Salary / IRP5 Posts in TaxTim's Blog

I'm retired at 65 years and older - what income tax benefits do I qualify for in retirement?



It would seem that SARS often prioritises younger taxpayers who are still working and receive a constant flow of income. However for many older South African taxpayers over the age of 65 who have retired or are still working, there are actually quite a few benefits to enjoy.

Firstly at 65 the tax threshold above which you would even begin paying tax is higher, at R99 056 per year (in 2012 it was R93 150). What's more, those taxpayers who are older than 75 years of age get an even bigger break at R110 889 per year (in 2012 it was R104 261)...

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How do I calculate my earnings after tax? Try our income tax calculator



Most employees negotiate their salary based on the gross amount (or cost to company) - the whole amount paid by their employer. Since income tax is deducted from this gross amount, in most cases the taxpayer doesn't know how much money actually goes into their bank account each month, after tax.

SARS levies employee's tax monthly and employers must pay that over to SARS every month. This tax is called PAYE (Pay As You Earn). PAYE is calculated based on your taxable income. This is different to your gross income and is calculated as follows: ...

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How to become tax compliant in South Africa




Have you registered as a taxpayer?

Did you know that it is your duty by law to register with SARS (the
South African Revenue Service) as a taxpayer if you earn above R63 556
per tax year? By registering and completing your tax returns regularly
each year, you will become a tax compliant, proud South African. You
can register for a tax number with SARS in person (at their offices in
all major centres), or send the required documents by post or email. ...

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South African budget 2012/2013 - "Tax by stealth"



Eagerly anticipating the budget this year and forever the optimist, Finance Minister Pravin Gordhan started off well: R9.5bn of individual tax savings and revenue collection up by R10bn from the latest estimates. However, for the individual taxpayer, things went slightly downhill from there... Let’s unpack this a bit.

Not all Doom and Gloom

Ok, ok so maybe I have been too harsh as only certain individuals (the richer ones) will actually be subject to greater tax, the lower end income earners will benefit quite a bit from the new tax changes...

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New tax credit to replace medical aid deductions in post 2012 Tax Year



The 2012 tax year has almost come and gone, and being annual budget time, anxious taxpayers are unsure what to expect. Is there any room to be taxed further? All will be revealed on Wednesday the 22nd, but in the meantime let's focus on the new medical aid tax regime.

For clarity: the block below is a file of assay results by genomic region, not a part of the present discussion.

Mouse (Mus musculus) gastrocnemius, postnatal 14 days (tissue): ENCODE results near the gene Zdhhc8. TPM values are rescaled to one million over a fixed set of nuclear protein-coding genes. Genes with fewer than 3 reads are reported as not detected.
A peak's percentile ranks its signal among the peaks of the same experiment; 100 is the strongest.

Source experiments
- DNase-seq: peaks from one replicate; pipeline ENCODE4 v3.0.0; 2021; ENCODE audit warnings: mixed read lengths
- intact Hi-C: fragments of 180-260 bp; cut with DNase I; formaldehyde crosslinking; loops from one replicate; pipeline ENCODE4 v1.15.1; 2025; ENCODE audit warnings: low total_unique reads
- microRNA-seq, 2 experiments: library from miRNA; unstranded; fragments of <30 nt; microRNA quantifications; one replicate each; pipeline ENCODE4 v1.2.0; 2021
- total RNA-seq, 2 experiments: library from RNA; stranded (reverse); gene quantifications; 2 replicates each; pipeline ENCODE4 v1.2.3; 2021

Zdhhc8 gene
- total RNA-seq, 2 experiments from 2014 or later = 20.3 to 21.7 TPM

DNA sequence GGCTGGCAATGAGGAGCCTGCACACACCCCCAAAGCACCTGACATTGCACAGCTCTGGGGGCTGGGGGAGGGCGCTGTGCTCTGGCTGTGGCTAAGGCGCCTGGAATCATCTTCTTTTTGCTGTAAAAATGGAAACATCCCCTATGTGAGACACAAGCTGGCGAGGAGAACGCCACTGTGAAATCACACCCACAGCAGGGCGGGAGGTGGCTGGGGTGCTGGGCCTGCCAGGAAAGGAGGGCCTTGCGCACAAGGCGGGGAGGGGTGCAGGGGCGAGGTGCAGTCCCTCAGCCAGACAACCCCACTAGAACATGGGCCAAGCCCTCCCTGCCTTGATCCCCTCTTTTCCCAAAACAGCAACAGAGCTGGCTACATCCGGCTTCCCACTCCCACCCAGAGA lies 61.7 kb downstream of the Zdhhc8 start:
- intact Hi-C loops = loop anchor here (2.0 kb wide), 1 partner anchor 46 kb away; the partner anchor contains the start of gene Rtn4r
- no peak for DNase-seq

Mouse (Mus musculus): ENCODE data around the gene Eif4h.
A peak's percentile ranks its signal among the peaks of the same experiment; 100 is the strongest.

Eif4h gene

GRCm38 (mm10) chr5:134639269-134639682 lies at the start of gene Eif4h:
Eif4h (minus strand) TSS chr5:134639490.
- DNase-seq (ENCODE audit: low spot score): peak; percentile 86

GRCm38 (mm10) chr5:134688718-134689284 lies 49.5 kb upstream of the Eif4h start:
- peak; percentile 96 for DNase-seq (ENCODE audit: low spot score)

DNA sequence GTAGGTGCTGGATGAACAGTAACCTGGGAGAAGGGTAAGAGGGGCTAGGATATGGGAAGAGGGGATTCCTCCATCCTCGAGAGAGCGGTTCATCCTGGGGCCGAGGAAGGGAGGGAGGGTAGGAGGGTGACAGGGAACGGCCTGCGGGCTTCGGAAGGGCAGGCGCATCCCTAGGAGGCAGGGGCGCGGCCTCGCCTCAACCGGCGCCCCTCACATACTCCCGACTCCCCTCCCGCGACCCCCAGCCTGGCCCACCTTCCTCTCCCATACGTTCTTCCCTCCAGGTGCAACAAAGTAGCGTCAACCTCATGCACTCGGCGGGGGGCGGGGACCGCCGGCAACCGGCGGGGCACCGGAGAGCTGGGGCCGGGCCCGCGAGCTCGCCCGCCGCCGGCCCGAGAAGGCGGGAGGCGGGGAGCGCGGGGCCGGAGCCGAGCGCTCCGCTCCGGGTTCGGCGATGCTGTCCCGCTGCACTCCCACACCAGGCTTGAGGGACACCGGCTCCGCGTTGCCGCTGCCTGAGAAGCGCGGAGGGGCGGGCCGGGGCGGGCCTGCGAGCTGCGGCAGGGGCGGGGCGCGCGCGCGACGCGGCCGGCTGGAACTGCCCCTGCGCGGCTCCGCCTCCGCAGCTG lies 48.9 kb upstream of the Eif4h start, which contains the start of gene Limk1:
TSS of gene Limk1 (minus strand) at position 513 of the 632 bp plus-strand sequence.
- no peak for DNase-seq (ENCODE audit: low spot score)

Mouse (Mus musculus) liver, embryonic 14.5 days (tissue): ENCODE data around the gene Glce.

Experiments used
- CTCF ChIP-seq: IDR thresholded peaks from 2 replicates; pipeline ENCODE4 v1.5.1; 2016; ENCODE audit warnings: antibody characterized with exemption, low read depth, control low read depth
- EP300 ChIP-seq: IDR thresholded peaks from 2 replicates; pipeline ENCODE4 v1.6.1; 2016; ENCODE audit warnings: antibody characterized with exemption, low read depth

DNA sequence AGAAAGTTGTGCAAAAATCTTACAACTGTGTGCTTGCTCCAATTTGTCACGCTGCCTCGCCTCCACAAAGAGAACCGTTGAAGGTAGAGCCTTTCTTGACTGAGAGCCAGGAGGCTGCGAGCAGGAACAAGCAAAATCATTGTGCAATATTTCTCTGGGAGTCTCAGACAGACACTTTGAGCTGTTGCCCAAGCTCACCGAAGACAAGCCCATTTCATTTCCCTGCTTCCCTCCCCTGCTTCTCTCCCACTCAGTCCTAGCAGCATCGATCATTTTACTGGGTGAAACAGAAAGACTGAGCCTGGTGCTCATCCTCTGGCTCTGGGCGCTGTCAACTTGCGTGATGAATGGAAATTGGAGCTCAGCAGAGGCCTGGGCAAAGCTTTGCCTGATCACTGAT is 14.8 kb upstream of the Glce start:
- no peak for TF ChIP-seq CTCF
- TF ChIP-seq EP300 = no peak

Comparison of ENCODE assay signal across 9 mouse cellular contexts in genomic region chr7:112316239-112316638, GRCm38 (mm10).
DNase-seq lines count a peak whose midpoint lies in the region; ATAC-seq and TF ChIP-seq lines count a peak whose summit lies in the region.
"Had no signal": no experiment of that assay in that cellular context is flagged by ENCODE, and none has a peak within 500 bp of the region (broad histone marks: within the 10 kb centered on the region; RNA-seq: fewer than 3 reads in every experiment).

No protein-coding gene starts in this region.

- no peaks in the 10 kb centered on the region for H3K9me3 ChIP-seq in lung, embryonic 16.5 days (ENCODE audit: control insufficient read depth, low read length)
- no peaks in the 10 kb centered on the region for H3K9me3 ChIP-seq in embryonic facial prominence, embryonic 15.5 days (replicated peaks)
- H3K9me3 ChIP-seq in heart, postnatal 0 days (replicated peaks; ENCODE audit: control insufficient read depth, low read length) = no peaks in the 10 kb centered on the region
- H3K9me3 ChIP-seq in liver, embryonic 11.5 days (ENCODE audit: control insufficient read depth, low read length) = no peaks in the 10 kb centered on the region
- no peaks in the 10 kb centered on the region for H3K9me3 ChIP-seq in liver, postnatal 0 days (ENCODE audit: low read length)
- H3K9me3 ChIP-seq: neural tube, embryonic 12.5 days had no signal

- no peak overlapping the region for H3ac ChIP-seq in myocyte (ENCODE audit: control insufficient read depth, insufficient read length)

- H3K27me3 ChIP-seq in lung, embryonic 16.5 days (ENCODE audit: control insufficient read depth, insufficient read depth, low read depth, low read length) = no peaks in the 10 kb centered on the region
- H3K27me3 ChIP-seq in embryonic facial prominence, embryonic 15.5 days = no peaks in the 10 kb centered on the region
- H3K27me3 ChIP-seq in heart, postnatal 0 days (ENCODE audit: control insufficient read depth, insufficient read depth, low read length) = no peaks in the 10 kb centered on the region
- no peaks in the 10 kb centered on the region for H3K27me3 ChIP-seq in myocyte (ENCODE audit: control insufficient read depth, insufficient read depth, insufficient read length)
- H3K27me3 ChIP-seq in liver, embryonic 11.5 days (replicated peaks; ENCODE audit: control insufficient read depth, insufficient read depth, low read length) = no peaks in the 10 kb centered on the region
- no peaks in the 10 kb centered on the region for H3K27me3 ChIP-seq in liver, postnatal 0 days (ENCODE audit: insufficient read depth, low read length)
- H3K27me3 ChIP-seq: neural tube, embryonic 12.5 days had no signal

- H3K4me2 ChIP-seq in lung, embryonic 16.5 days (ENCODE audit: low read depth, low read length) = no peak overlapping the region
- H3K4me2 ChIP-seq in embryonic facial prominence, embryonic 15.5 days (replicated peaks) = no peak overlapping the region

Gone are the days of paying your spouse's medical aid and claiming the deduction just because you are in a higher tax bracket. From the 2013 tax year onwards that deduction is no longer allowed. Instead it will be replaced with a tax credit per dependent. "What is the difference?" I hear the average taxpayer ask, and "How does it affect me?" ...

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Taxable vs Accounting: Setting the record straight



There is a widely believed myth that all expenses and incomes of a business can lower taxes. The Taxable vs Accounting deductibility argument is one which will forever rage on. The question is: what is the difference?

Many countries around the world stick to a particular set of accounting standards released by the International Accounting Standards Board (IASB), while those same countries have their own individual tax laws. This leads to a difference between what’s allowable for tax purposes and what’s allowable for accounting purposes....

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What is the benefit of actually spending time looking at your tax return?



You always hear of people saying they are terrified of Tax and they just hand it over to some accountant who does it for them and they never actually see it until the next year when the whole process starts again.  In most cases the accountant never even asks for any information and just submits a tax return based on a simple IRP5. Now that may be great for someone who earns a salary and has absolutely nothing else going on, tax related that is, but the poor ignorant taxpayer is potentially throwing away hundreds of Rands on an "expert" who isn't even doing their job properly. Not to mention the possible refund the taxpayer is missing out on. ...

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